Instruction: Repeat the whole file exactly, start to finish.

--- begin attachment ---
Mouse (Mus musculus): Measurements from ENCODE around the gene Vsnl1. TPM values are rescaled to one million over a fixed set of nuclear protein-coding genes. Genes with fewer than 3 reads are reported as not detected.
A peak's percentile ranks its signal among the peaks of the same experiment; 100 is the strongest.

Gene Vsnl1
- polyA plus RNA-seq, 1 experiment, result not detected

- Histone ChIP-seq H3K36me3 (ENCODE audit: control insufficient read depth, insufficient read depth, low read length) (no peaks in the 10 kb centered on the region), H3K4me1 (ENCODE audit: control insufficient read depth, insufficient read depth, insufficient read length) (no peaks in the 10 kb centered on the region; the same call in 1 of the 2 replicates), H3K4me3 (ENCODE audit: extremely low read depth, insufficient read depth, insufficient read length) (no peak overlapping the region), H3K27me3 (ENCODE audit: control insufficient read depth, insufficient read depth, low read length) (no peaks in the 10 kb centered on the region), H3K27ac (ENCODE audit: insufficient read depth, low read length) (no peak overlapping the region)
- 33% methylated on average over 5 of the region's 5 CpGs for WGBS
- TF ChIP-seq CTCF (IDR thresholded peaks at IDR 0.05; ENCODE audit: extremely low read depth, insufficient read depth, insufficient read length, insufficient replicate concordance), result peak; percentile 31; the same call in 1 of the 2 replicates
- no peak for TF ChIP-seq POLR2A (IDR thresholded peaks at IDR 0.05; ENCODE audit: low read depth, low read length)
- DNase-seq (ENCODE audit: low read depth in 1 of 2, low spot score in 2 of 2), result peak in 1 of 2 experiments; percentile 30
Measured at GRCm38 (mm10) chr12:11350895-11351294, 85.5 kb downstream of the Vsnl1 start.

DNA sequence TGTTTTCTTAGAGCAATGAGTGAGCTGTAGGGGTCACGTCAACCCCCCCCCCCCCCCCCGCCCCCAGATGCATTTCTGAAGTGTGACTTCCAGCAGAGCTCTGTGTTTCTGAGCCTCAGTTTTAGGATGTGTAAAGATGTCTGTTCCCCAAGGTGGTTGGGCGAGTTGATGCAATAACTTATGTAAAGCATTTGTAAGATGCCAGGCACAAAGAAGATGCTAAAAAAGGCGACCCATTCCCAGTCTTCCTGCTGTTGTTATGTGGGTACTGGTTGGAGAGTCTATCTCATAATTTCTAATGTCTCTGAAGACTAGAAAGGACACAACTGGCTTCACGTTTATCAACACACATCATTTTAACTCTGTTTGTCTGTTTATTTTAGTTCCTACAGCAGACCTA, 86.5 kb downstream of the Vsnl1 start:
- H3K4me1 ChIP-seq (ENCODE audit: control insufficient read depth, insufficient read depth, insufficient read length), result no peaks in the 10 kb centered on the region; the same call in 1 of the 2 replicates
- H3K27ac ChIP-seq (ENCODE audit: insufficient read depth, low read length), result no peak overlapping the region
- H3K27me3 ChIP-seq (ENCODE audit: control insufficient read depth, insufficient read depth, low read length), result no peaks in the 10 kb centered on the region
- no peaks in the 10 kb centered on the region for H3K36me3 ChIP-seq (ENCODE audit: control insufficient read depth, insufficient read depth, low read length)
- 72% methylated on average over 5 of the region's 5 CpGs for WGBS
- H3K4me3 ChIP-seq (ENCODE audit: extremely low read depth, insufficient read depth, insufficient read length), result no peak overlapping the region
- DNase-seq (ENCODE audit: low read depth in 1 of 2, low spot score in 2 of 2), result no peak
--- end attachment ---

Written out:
Mouse (Mus musculus): Measurements from ENCODE around the gene Vsnl1. TPM values are rescaled to one million over a fixed set of nuclear protein-coding genes. Genes with fewer than 3 reads are reported as not detected.
A peak's percentile ranks its signal among the peaks of the same experiment; 100 is the strongest.

Gene Vsnl1
- polyA plus RNA-seq, 1 experiment, result not detected

- Histone ChIP-seq H3K36me3 (ENCODE audit: control insufficient read depth, insufficient read depth, low read length) (no peaks in the 10 kb centered on the region), H3K4me1 (ENCODE audit: control insufficient read depth, insufficient read depth, insufficient read length) (no peaks in the 10 kb centered on the region; the same call in 1 of the 2 replicates), H3K4me3 (ENCODE audit: extremely low read depth, insufficient read depth, insufficient read length) (no peak overlapping the region), H3K27me3 (ENCODE audit: control insufficient read depth, insufficient read depth, low read length) (no peaks in the 10 kb centered on the region), H3K27ac (ENCODE audit: insufficient read depth, low read length) (no peak overlapping the region)
- 33% methylated on average over 5 of the region's 5 CpGs for WGBS
- TF ChIP-seq CTCF (IDR thresholded peaks at IDR 0.05; ENCODE audit: extremely low read depth, insufficient read depth, insufficient read length, insufficient replicate concordance), result peak; percentile 31; the same call in 1 of the 2 replicates
- no peak for TF ChIP-seq POLR2A (IDR thresholded peaks at IDR 0.05; ENCODE audit: low read depth, low read length)
- DNase-seq (ENCODE audit: low read depth in 1 of 2, low spot score in 2 of 2), result peak in 1 of 2 experiments; percentile 30
Measured at GRCm38 (mm10) chr12:11350895-11351294, 85.5 kb downstream of the Vsnl1 start.

DNA sequence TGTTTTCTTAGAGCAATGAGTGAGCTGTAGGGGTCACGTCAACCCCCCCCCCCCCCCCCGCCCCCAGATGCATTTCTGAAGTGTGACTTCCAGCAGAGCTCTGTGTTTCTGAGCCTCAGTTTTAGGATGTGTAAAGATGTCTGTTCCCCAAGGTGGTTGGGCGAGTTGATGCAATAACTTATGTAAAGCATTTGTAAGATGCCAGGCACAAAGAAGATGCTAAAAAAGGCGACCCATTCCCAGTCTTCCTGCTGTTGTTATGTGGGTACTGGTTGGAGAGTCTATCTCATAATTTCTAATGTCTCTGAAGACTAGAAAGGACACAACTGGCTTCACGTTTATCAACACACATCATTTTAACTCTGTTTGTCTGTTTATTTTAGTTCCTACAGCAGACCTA, 86.5 kb downstream of the Vsnl1 start:
- H3K4me1 ChIP-seq (ENCODE audit: control insufficient read depth, insufficient read depth, insufficient read length), result no peaks in the 10 kb centered on the region; the same call in 1 of the 2 replicates
- H3K27ac ChIP-seq (ENCODE audit: insufficient read depth, low read length), result no peak overlapping the region
- H3K27me3 ChIP-seq (ENCODE audit: control insufficient read depth, insufficient read depth, low read length), result no peaks in the 10 kb centered on the region
- no peaks in the 10 kb centered on the region for H3K36me3 ChIP-seq (ENCODE audit: control insufficient read depth, insufficient read depth, low read length)
- 72% methylated on average over 5 of the region's 5 CpGs for WGBS
- H3K4me3 ChIP-seq (ENCODE audit: extremely low read depth, insufficient read depth, insufficient read length), result no peak overlapping the region
- DNase-seq (ENCODE audit: low read depth in 1 of 2, low spot score in 2 of 2), result no peak